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The OCZ Hydrajet cooler, featured upside-down to reaveal the carbon nanotube conductor. (Source DailyTech, Anh Huynh)
The OCZ Hydrojet cooler uses an advanced heatsink material

The first heatsink to make use of directional carbon nanotubes, the OCZ Hydrojet, was on display at Computex 2007. Carbon nanotubes, an allotrope of carbon, are widely regarded as the next major thermal interface material because of their superior thermal conduction properties.  

The contact base of the OCZ Hydrojet is made completely of carbon-nanotubes, which OCZ claims are five times more efficient than copper. Carbon nanotubes have been looked upon as a strong alternative to traditional copper based heatsinks. They are ideal for application in heat transfer products because of their impressive heat-conduction properties.  Carbon nanotube based interfaces have been shown to conduct more heat than conventional thermal interface materials at the same temperatures. In addition, they have shown to be ballistic conductors at room temperature, which means electrons can flow through CNTs without collisions.

Carbon nanotubes are small wire-like structures made out of a sheet of graphene.  The sheet of graphene used to construct CNTs is roughly one-atom thick, and is rolled up into a cylinder. The diameter of the cylinder ranges in the nanometers.

Unlike most other thermal materials, carbon nanotubes are able to move heat in one direction. On the other hand, copper, which is looked upon as one of the more superior thermal materials, moves heat radially. In the case of CNTs, heat is moved along the alignment of the nanotubes.


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RE: ?
By Hare on 6/9/2007 4:43:30 AM , Rating: 2
As we have seen with heatpipes more is not necessarily any better (See Tuniq Tower). The bottleneck is elsewhere (not base conductivity). To actually get the heat out of the heatsink in to the surrounding air is the biggest problem. The brute force method of increasing the surface are or using a more powerful fan are the obvious ways to increase performance.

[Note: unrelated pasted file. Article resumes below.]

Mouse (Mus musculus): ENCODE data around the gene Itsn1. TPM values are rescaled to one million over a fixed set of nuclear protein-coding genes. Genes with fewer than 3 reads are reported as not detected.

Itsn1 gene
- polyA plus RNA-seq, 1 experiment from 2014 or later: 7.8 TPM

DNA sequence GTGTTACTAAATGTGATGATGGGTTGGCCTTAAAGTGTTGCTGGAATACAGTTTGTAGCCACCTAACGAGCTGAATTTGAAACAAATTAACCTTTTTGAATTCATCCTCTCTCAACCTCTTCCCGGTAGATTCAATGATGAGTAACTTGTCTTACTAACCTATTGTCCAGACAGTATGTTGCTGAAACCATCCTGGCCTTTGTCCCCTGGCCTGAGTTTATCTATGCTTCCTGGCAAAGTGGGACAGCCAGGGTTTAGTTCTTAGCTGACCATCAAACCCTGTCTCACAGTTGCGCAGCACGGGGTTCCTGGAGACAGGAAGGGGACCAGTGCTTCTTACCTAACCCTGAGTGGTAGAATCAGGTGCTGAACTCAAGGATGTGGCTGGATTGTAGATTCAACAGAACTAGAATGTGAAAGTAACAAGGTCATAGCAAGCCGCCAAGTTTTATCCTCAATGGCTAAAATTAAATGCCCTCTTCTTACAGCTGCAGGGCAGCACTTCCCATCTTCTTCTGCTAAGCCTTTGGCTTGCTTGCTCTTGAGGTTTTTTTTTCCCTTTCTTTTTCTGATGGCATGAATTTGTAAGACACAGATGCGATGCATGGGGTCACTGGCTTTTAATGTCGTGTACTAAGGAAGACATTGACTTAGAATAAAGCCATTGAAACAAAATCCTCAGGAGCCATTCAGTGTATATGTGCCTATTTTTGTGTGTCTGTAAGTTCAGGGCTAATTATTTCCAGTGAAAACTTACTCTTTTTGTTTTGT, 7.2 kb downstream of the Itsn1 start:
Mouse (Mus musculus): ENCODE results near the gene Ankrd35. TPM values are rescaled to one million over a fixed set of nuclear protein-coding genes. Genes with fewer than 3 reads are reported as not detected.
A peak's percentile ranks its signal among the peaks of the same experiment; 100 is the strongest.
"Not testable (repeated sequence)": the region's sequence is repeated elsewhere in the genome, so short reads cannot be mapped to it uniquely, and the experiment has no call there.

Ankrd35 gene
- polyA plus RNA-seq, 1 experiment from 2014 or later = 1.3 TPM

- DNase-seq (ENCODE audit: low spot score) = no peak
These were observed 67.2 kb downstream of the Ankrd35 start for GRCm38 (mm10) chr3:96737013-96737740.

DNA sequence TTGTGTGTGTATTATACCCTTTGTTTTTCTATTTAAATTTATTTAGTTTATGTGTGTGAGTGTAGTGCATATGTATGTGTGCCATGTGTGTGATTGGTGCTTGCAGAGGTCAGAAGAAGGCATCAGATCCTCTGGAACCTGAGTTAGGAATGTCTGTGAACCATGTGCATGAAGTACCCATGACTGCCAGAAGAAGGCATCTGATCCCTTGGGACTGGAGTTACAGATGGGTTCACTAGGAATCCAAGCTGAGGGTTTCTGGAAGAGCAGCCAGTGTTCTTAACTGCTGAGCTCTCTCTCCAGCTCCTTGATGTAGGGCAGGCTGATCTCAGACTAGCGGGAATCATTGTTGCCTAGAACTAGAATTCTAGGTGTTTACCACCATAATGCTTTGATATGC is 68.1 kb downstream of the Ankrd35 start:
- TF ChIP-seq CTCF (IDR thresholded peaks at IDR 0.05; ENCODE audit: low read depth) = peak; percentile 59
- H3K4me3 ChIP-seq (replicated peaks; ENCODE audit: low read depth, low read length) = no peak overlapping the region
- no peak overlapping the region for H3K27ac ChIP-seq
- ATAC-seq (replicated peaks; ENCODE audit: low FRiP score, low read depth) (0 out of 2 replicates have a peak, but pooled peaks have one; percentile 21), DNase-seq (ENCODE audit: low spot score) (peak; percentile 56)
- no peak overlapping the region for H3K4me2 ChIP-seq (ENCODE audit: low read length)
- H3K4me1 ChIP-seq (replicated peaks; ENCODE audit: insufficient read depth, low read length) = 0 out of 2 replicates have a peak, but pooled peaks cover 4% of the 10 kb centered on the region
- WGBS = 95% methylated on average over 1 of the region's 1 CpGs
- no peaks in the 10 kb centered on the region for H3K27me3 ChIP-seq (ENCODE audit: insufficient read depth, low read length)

RE: ?
By Omega215D on 6/9/2007 7:27:13 AM , Rating: 2
That's why I'm happy with the Zalman CNPS 9500 cooler. It has a unique method of pulling air into the cooler and passing it out to the exhaust case fan all while being pretty quiet.


RE: ?
By Kaleid on 6/9/2007 8:16:00 AM , Rating: 2
Unfortunaly Zalman fans are not quiet enough even at the lowest setting (5v).


RE: ?
By oab on 6/9/2007 8:50:40 AM , Rating: 2
"Not quiet enough" is completely subjective based on ones own individual tollerances for noise.

Obviously for the poster, he thinks it is "quiet enough" for him.

Now, if someone were to call a 10k RPM Delta fan quiet, then he needs to have his head examined, but the fan in my zalman coolers is "quiet enough" that I have no complaints, I can't hear it above the ambient noise in my room.


RE: ?
By tehfire on 6/9/2007 11:51:02 AM , Rating: 2
Scythe Ninja Rev B. w/ Stock fan @ 7v ftw :-P


RE: ?
By dever on 6/9/2007 1:20:31 PM , Rating: 1
That's what I immediately thought of. Nanotubes aren't very long, so the surface area on the other side is about equal to the area on the base. Whatever is on the top needs to be able to dissipate the heat well. I too would like to see some empirical results.


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